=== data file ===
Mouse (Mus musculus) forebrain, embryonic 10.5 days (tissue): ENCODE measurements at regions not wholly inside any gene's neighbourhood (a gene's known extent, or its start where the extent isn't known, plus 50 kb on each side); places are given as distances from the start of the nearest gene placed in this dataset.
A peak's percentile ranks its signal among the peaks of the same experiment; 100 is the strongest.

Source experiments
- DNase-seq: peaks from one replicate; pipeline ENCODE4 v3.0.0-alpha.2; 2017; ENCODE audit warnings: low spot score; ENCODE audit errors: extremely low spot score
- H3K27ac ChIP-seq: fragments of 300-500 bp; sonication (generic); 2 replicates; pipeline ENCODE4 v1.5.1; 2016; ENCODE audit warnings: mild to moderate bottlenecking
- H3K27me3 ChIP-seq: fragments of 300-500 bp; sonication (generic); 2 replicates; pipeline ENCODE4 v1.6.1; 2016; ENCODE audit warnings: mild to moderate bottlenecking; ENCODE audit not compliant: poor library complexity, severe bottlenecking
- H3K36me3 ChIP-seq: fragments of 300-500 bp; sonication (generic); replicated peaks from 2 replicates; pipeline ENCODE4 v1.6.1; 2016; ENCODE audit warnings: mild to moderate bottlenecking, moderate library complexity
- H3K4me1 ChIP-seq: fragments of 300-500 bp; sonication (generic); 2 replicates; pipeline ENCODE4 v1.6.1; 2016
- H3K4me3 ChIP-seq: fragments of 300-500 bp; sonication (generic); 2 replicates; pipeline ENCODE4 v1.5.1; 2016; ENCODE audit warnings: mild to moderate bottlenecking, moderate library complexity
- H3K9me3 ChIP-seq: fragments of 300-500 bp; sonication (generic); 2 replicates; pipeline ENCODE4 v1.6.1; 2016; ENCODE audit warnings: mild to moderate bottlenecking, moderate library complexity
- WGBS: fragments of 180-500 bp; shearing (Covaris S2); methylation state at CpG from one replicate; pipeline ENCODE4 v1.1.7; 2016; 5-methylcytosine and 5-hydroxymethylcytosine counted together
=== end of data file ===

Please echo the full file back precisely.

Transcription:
Mouse (Mus musculus) forebrain, embryonic 10.5 days (tissue): ENCODE measurements at regions not wholly inside any gene's neighbourhood (a gene's known extent, or its start where the extent isn't known, plus 50 kb on each side); places are given as distances from the start of the nearest gene placed in this dataset.
A peak's percentile ranks its signal among the peaks of the same experiment; 100 is the strongest.

Source experiments
- DNase-seq: peaks from one replicate; pipeline ENCODE4 v3.0.0-alpha.2; 2017; ENCODE audit warnings: low spot score; ENCODE audit errors: extremely low spot score
- H3K27ac ChIP-seq: fragments of 300-500 bp; sonication (generic); 2 replicates; pipeline ENCODE4 v1.5.1; 2016; ENCODE audit warnings: mild to moderate bottlenecking
- H3K27me3 ChIP-seq: fragments of 300-500 bp; sonication (generic); 2 replicates; pipeline ENCODE4 v1.6.1; 2016; ENCODE audit warnings: mild to moderate bottlenecking; ENCODE audit not compliant: poor library complexity, severe bottlenecking
- H3K36me3 ChIP-seq: fragments of 300-500 bp; sonication (generic); replicated peaks from 2 replicates; pipeline ENCODE4 v1.6.1; 2016; ENCODE audit warnings: mild to moderate bottlenecking, moderate library complexity
- H3K4me1 ChIP-seq: fragments of 300-500 bp; sonication (generic); 2 replicates; pipeline ENCODE4 v1.6.1; 2016
- H3K4me3 ChIP-seq: fragments of 300-500 bp; sonication (generic); 2 replicates; pipeline ENCODE4 v1.5.1; 2016; ENCODE audit warnings: mild to moderate bottlenecking, moderate library complexity
- H3K9me3 ChIP-seq: fragments of 300-500 bp; sonication (generic); 2 replicates; pipeline ENCODE4 v1.6.1; 2016; ENCODE audit warnings: mild to moderate bottlenecking, moderate library complexity
- WGBS: fragments of 180-500 bp; shearing (Covaris S2); methylation state at CpG from one replicate; pipeline ENCODE4 v1.1.7; 2016; 5-methylcytosine and 5-hydroxymethylcytosine counted together